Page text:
Nerding out

I’ve started this blog as a place to display my nerdy work as I develop myself in coding and instructional design. Taking some MOOC courses, which are amazing by the way, on Khan Academy and edX, to learn some skillz. It’s a requirement for my instructional design course to share my work with the entire world, hooray!

My instructors want me to put my name on here but I’m paranoid. Suffice to say I’m in Sweden, I’m a lady, and I’m a nerd. I’ve been working in the SaaS world for awhile with “talent management” and learning software. Previously I worked as a management consultant advising HR and as a business analyst for a systems integrator. I feel the need to get just that bit more nerdy so I know what I’m talking about in front of technical specialists, so here I am.

Whilst googling I found this adorable image (above) of a NerdGirl, which is possible to order on a tote bag Order here at YuJean.

 

Does the US have a “progressive taxation” policy at the federal level?

paycheck

This came up during a social media conversation. One of my friends posted an article from Wall Street Journal (Saunders, 2018) with the title screaming, “Top 20% of Americans Will Pay 87% of Income Tax.” The article seemed to me intended to outrage higher earners who will pay the bulk of income tax contributions and therefore, carry the rest of the country on their backs. The article did not mention other forms of taxation, which people who do not earn enough to pay income tax in the US, still pay.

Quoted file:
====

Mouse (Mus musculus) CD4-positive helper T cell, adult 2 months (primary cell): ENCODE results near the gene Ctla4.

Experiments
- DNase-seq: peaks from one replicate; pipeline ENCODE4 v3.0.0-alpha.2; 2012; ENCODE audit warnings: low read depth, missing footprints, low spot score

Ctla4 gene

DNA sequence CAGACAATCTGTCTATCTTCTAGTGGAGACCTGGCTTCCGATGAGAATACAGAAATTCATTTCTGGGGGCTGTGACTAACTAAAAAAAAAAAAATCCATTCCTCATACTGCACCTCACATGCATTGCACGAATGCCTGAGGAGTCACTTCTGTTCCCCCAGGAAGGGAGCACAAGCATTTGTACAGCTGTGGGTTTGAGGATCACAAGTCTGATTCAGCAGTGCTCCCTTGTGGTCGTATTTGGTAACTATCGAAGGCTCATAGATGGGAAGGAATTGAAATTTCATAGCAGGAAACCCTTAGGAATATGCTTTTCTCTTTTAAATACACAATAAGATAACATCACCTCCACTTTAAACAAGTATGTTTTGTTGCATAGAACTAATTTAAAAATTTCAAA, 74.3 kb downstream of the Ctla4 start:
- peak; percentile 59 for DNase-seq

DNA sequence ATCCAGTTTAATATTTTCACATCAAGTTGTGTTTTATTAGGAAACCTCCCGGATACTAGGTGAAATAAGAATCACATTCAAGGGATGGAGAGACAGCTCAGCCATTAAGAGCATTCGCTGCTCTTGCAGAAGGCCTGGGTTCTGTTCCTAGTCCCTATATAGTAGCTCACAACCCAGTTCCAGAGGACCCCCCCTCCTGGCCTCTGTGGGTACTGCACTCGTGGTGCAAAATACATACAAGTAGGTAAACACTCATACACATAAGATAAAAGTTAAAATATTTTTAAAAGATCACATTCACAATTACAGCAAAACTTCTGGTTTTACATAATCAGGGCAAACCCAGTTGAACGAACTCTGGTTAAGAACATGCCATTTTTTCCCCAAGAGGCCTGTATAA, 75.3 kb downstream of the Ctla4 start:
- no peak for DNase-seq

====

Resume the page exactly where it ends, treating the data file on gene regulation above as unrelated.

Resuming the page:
The distinction is important for me as a result of comments made by Mitt Romney when he was a presidential candidate in the 2012 race, deriding the 47% of Americans who do not pay income tax as entitlement-claiming victims who will always vote Democrat. (Moorhead, 2018) Many voters found his comments insensitive, as a large proportion of these 47% of people also work full-time at an hourly rate and have federal payroll tax deducted from their paycheck. Often these people do not meet the minimum income threshold for additional income tax liability.

By doing this research, I wanted to check whether the entire taxation picture for all US citizens is indeed “progressive” or not. When I was an Army officer I had an additional duty of Tax Officer. I used to help soldiers in my company file their income taxes so they wouldn’t have to go to H&R Block and pay fifty bucks. I enjoyed it and it gave my inner nerd a chance to shine.

My verdict:

The entire federal US taxation system is broadly progressive, although it’s hard to understand its effects when looking at comprehensive household income for people in various income brackets.

My calculations (assuming they are correct hahahaha) show that the households who pay only payroll taxes are nearly covering the same proportion of the raw contributions to the federal budget, at least in 2016. This is amazing!